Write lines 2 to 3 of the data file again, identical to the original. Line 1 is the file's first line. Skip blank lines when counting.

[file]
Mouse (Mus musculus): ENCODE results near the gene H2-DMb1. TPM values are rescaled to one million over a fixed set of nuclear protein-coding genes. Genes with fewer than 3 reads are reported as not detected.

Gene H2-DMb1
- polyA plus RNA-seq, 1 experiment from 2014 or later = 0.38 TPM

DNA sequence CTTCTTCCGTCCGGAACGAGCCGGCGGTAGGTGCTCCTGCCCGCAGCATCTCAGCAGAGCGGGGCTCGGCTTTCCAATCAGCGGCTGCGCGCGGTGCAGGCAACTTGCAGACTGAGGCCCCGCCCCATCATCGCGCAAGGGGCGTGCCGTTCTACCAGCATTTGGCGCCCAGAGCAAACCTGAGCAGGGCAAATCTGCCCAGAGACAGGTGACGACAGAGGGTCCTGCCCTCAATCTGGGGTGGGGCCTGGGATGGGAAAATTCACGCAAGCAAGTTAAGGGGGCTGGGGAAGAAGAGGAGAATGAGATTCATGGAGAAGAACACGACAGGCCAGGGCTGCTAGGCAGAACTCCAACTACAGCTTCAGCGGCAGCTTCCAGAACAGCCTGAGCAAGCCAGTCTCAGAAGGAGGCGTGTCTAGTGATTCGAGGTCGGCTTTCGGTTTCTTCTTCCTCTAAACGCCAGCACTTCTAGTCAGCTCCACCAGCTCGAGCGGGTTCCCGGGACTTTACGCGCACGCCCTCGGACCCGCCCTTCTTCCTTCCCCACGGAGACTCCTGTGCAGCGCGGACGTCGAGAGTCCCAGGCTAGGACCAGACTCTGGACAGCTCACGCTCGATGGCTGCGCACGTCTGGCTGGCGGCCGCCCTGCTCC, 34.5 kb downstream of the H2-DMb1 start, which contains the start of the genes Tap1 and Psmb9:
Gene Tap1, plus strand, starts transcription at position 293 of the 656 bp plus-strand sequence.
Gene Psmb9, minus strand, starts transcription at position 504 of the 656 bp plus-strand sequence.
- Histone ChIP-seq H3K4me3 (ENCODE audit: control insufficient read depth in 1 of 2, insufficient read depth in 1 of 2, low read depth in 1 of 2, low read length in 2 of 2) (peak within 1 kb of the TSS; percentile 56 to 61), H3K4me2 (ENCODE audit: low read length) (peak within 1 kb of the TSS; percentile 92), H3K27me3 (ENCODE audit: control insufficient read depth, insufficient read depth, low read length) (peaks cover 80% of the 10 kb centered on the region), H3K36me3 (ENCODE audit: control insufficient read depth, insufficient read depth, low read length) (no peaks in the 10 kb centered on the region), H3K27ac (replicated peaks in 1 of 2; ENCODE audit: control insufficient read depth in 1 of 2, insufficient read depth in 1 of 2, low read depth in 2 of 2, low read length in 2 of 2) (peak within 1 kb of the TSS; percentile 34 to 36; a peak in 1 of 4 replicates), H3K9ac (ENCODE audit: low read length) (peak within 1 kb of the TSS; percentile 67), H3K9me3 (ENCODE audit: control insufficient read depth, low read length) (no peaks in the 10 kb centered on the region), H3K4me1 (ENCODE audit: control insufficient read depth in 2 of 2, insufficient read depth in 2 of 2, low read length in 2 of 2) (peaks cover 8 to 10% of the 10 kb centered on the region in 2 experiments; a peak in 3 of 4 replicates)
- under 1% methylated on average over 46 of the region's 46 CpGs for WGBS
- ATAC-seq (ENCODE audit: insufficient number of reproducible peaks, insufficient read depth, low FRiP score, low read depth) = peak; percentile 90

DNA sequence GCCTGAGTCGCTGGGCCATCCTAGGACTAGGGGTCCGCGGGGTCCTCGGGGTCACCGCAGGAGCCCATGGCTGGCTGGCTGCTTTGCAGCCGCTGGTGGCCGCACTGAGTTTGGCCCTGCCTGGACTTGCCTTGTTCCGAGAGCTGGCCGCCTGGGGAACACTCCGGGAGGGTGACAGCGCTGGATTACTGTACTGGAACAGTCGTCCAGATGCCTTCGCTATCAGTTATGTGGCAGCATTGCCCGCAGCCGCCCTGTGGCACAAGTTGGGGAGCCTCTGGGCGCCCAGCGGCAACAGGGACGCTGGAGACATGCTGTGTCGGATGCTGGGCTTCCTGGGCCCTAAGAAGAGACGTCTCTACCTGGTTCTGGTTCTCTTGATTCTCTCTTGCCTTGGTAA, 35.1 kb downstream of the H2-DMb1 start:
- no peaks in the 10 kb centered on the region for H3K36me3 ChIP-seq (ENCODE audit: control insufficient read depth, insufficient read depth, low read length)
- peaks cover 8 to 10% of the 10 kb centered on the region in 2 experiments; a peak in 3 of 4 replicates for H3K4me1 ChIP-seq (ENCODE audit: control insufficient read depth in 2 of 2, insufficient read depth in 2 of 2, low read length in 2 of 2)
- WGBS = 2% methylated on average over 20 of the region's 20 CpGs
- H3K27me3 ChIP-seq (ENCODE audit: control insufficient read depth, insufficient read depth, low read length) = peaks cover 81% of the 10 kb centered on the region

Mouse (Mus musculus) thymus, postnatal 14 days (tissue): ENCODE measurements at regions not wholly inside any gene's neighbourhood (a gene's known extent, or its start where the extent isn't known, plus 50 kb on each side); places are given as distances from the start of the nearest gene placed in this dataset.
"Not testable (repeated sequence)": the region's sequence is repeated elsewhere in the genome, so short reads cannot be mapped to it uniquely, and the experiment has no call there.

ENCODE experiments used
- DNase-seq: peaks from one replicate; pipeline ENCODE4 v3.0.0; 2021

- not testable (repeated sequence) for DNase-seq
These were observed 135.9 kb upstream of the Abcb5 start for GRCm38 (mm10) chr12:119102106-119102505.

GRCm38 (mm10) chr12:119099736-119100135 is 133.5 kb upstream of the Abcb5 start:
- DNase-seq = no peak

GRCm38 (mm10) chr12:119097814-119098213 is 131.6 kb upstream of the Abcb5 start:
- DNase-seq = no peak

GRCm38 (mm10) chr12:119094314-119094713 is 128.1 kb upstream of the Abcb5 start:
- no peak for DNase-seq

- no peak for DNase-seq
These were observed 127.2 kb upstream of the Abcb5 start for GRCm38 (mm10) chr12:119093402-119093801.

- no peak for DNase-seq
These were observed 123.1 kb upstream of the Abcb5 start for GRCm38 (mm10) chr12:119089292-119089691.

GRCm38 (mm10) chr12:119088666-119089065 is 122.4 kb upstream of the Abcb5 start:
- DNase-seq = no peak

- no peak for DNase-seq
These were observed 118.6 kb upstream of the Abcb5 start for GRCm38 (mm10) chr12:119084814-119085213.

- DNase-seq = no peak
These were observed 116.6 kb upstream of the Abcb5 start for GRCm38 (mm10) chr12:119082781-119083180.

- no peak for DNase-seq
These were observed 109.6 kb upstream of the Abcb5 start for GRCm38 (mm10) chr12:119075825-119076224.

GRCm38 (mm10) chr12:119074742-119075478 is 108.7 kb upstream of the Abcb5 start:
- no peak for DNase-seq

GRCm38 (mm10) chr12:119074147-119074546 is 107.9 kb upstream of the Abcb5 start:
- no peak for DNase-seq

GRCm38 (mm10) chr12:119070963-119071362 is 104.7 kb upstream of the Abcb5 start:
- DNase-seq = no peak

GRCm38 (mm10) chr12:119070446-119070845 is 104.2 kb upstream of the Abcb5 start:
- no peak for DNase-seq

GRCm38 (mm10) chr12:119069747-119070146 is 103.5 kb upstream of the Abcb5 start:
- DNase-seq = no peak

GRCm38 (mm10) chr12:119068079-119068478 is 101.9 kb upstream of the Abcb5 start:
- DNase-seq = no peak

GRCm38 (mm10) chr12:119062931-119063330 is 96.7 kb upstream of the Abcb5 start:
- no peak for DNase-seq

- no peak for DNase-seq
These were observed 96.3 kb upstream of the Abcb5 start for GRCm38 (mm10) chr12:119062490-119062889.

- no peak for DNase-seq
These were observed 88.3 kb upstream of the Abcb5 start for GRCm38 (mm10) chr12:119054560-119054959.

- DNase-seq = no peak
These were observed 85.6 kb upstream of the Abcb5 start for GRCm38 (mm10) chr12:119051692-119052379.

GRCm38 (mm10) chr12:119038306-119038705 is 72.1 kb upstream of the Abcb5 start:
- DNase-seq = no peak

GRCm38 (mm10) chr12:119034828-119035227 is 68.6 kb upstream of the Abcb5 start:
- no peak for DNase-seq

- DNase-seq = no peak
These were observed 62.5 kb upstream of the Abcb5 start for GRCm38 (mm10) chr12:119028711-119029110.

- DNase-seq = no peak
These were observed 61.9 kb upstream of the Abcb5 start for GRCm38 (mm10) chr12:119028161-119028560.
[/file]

Gene H2-DMb1
- polyA plus RNA-seq, 1 experiment from 2014 or later = 0.38 TPM